Disruptive technology, often referred to as disruptive innovation, is when a new business model attracts an underserviced market or revenue stream and grows until it supplants incumbent competitors. Technologies are not in themselves disruptive, but their application in a new business model can be.
The term disruptive technology was originally coined by Harvard Business School professor Clayton Christensen in 1995 and further expounded in his book The Innovator’s Dilemma in 1997. In the follow-up work, The Innovator’s Solution, he replaced the term with disruptive innovation.
The term disruptive innovation is often misapplied to any new technology that is better or replaces an existing technology.
In The Innovator’s Dilemma, Christensen separates new technology into two categories: sustaining and disruptive. Sustaining technology relies on incremental improvements to an already established technology and supports existing players in the market.
Disruptive technology is a development that allows a new player to service a lower market segment that incumbent players do not cover due to lower profitability. As the disruptive technology advances, the quality improves so that it supplants the incumbent in the more profitable high-end market.
In The Innovator’s Solution, Christensen instead uses the term disruptive innovation. He recognized that a technological advancement is not in and of itself either sustaining or disruptive. Instead, it is how the technology is applied to a new market or in a new business plan that it becomes disruptive to the market.
Key to understanding this is the fact that most incumbent players in a market have large research and development departments and follow technological advancements themselves. So, they will quickly adopt any obviously superior technology. Disruptive companies instead use the innovation to open a new market segment at a lower price point. It is the lack of market flexibility of the incumbent players that allows companies to eventually disrupt the market, not pure technological superiority.
A recent example of a disruptive innovation was the introduction of the resale of customer data in the television industry.
While technological innovations such as cheaper glass and panel manufacturing have contributed to the reduction in cost of consumer television sets, that alone does not explain the rise of new television brands and massive reduction in the cost of high-definition TV sets in recent years. Instead, monetizing the collection and selling of user data as an alternative revenue stream disrupted the television industry.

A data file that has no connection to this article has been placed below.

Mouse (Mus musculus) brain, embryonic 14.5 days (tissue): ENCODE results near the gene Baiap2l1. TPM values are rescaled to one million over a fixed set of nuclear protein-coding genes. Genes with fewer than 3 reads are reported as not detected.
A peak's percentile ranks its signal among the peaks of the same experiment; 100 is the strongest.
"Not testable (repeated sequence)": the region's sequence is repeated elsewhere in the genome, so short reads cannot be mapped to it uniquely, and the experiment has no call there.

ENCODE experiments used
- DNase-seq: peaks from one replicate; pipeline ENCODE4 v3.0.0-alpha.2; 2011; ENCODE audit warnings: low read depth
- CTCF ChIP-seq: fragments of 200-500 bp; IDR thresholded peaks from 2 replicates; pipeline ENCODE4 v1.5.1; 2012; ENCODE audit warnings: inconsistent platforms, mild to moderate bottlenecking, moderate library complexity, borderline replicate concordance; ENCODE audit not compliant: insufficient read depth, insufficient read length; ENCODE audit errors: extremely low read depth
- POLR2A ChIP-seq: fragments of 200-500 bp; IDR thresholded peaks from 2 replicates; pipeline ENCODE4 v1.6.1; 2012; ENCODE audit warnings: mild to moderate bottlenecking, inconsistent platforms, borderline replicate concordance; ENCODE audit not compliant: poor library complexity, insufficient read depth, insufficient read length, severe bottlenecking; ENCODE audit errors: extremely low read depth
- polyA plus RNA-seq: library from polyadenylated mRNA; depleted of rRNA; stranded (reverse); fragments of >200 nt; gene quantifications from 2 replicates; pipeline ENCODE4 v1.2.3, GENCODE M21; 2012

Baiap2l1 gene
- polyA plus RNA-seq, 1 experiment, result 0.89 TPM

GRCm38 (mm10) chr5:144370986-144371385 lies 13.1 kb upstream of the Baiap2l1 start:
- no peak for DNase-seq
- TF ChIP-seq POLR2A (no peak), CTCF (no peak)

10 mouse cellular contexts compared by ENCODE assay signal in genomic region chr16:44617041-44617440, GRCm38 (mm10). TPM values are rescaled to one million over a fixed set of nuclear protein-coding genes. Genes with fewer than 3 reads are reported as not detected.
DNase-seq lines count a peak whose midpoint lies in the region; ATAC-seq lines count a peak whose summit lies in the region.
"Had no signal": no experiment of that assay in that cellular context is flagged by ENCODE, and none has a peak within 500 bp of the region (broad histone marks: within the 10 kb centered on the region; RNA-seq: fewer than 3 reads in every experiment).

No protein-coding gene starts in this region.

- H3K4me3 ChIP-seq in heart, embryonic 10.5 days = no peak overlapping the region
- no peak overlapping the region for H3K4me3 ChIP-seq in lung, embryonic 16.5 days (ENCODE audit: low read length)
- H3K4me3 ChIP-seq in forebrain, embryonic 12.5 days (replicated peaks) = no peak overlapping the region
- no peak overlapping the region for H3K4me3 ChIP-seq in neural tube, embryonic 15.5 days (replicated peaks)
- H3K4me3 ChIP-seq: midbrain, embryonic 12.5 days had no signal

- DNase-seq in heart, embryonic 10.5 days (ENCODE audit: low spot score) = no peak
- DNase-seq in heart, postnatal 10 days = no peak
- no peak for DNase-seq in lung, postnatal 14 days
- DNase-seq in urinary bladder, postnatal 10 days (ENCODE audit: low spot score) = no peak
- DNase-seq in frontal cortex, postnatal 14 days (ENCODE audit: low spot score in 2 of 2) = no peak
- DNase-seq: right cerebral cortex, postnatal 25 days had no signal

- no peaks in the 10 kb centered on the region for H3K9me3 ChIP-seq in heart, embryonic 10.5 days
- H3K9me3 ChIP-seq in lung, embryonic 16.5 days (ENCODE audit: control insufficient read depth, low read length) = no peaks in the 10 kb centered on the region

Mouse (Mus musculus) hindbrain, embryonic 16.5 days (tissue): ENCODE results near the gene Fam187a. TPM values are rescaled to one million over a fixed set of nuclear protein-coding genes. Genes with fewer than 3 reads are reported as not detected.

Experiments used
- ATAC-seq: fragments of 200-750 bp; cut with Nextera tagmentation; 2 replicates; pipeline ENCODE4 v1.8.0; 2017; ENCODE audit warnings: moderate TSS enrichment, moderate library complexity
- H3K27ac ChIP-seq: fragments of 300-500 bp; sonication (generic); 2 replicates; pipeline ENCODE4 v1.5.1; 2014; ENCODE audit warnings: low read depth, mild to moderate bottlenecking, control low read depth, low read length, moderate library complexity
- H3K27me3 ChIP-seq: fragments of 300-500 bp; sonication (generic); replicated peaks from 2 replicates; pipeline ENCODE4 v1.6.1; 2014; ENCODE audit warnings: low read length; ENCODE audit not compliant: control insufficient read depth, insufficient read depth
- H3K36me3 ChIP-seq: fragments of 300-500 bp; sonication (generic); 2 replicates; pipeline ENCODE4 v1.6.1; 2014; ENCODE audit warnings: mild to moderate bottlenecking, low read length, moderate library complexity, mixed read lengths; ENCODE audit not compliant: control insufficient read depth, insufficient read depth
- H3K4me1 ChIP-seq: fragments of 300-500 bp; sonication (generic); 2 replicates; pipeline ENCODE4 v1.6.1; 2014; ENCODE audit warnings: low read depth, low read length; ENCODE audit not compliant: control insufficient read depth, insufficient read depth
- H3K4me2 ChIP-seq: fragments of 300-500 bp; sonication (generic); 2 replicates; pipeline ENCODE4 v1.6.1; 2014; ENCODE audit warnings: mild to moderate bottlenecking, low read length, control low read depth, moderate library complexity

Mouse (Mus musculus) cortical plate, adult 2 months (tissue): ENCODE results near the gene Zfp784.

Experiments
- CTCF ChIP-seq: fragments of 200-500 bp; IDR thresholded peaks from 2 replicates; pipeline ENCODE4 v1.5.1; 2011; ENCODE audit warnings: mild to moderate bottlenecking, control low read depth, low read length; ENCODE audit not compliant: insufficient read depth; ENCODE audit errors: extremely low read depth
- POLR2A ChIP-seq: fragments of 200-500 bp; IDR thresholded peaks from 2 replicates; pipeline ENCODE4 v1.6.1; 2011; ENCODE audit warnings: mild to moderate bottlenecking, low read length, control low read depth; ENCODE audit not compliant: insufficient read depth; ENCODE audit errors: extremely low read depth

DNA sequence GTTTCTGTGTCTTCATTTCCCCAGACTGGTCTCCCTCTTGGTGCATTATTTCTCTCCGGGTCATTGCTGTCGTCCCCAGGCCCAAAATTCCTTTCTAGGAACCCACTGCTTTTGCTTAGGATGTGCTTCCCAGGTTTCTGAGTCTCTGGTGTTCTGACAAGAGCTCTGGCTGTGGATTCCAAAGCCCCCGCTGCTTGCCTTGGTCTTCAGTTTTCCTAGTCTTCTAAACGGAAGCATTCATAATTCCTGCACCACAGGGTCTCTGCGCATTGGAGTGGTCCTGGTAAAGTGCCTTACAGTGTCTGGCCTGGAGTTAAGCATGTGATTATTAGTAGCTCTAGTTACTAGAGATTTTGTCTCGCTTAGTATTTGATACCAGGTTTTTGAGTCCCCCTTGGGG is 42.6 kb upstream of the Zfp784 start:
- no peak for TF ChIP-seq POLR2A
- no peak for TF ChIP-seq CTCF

New entrants in the market exploited this to greatly reduce the price of TV sets and create a new lower market segment for big-screen TVs. Now, almost all television manufacturers need to participate in this revenue stream or they won’t be competitive in the market.
The terms disruptive technology and disruptive innovation are often misunderstood and misapplied. This happens so frequently that these terms have become almost meaningless buzzwords in many industries. Nevertheless, an understanding of what is and isn’t truly disruptive to a market can benefit all players, large and small.
Real disruptive innovations are not single technological advancements at one point in time. Instead, they can only be recognized over a period of time as the market changes.
The trajectory of a disruptive innovation usually follows this path:
The automobile is often incorrectly considered a disruptive technology. Early automobiles were expensive and only available to wealthy people. They didn’t disrupt the transportation market, which was still well served by other modes of transport such as locomotive, boat, and horse and buggy.
Instead, the disruptive innovation was assembly line manufacturing, introduced by Ford. This allowed Ford to enter the underserviced middle-class transportation market and eventually supplant other modes of transport.
Electric cars and Tesla Inc. are often thought of as disruptive, but generally for incorrect reasons. Early Tesla cars entered the market at the high end. Also, the overall market for electric cars is more sustaining to the automotive industry as a whole, rather than disrupting incumbent players from the bottom up. Instead, the more disruptive aspects of Tesla’s approach are its fast development cycle, end-to-end supply chain control, and using in-house dealerships and repair shops instead of third-party ones.
The disruptive nature of smartphones is also easily misunderstood. Early smartphones, including the first iPhone, were expensive high-margin items. They were a sustaining technology for the cellphone market. Instead, their disruptive nature was in other areas.
The introduction of app stores offered low-cost alternatives to existing software packages. Smartphones also were a low-cost alternative method for internet access compared with a traditional desktop computer and fixed internet line. This led to smartphones disrupting the market for PCs.
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